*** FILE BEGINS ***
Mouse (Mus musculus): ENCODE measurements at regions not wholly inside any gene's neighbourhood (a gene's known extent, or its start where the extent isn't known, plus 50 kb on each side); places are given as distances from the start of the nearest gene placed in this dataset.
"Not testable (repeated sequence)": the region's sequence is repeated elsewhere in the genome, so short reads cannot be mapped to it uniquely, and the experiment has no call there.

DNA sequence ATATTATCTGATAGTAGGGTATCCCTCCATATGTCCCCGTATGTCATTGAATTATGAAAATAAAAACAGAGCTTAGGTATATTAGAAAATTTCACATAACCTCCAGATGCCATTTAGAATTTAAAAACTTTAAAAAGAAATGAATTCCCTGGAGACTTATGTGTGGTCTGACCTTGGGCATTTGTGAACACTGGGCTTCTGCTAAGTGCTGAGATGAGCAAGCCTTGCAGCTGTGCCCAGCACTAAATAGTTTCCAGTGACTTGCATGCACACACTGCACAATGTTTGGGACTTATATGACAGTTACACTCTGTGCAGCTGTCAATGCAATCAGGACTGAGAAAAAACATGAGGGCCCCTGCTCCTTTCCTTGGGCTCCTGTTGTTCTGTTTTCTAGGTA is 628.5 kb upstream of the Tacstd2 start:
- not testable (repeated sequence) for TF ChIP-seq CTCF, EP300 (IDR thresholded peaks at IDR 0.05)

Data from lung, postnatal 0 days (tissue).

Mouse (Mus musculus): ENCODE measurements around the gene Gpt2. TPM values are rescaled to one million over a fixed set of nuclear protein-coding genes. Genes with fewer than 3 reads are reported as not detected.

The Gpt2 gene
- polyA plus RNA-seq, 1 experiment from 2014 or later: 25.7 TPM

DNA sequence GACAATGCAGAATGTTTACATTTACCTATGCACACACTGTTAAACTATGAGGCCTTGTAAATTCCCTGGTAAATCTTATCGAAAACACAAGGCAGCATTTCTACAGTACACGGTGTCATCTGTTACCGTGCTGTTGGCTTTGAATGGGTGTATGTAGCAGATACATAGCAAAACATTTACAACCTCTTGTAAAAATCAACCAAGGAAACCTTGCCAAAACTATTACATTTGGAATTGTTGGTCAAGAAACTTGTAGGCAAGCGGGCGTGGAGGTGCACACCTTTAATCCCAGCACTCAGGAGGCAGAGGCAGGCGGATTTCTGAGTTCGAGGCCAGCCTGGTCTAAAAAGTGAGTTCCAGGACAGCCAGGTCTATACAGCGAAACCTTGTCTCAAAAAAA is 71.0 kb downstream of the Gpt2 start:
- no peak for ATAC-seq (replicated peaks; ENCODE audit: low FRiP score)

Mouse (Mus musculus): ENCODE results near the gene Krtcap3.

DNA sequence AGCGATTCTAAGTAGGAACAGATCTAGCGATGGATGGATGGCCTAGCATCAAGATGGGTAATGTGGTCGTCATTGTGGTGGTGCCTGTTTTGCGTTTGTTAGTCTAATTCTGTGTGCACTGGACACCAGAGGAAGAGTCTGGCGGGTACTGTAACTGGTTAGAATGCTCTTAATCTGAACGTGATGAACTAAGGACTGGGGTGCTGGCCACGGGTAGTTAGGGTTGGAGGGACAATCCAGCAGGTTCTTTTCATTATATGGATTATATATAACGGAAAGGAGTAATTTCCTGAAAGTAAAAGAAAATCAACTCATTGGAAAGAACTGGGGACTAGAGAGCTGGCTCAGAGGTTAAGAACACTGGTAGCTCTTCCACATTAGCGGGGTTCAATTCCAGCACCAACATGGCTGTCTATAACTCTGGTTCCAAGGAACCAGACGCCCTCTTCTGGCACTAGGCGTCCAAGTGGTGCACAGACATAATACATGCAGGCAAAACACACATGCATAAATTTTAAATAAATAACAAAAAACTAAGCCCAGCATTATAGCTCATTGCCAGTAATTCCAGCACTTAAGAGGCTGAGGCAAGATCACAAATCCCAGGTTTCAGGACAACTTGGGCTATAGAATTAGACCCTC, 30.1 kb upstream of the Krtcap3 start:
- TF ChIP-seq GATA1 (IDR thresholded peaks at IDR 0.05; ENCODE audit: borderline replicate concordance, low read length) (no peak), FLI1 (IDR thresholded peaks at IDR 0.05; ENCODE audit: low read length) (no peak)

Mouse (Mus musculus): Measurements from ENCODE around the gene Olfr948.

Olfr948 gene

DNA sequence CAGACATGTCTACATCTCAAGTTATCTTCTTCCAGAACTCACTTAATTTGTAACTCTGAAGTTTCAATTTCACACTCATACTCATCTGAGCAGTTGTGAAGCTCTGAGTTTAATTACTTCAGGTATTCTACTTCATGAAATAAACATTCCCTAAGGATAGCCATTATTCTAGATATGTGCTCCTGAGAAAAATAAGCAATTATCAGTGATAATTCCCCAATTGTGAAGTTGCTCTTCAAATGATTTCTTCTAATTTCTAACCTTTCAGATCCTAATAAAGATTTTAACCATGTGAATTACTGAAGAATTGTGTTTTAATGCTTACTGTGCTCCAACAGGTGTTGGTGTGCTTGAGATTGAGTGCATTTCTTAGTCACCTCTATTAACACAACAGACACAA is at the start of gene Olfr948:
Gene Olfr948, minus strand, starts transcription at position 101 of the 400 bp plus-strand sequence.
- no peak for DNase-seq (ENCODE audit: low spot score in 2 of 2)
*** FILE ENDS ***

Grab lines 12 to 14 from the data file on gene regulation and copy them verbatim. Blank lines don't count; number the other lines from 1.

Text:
DNA sequence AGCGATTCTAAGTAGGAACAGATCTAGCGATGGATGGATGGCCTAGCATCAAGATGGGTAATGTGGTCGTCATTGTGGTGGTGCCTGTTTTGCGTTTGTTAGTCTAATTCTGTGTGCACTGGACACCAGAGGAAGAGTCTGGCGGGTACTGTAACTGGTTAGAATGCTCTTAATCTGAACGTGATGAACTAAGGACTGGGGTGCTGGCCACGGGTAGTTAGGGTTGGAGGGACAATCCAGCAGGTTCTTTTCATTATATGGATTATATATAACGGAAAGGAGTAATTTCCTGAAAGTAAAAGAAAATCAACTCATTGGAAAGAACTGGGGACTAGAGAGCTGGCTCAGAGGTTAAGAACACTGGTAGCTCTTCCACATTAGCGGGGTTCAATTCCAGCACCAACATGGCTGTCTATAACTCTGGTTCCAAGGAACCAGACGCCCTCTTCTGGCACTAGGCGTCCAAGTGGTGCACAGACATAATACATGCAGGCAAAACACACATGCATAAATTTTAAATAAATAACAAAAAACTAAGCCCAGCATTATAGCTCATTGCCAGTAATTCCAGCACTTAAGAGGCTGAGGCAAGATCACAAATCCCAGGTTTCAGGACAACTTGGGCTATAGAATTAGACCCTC, 30.1 kb upstream of the Krtcap3 start:
- TF ChIP-seq GATA1 (IDR thresholded peaks at IDR 0.05; ENCODE audit: borderline replicate concordance, low read length) (no peak), FLI1 (IDR thresholded peaks at IDR 0.05; ENCODE audit: low read length) (no peak)

Mouse (Mus musculus): Measurements from ENCODE around the gene Olfr948.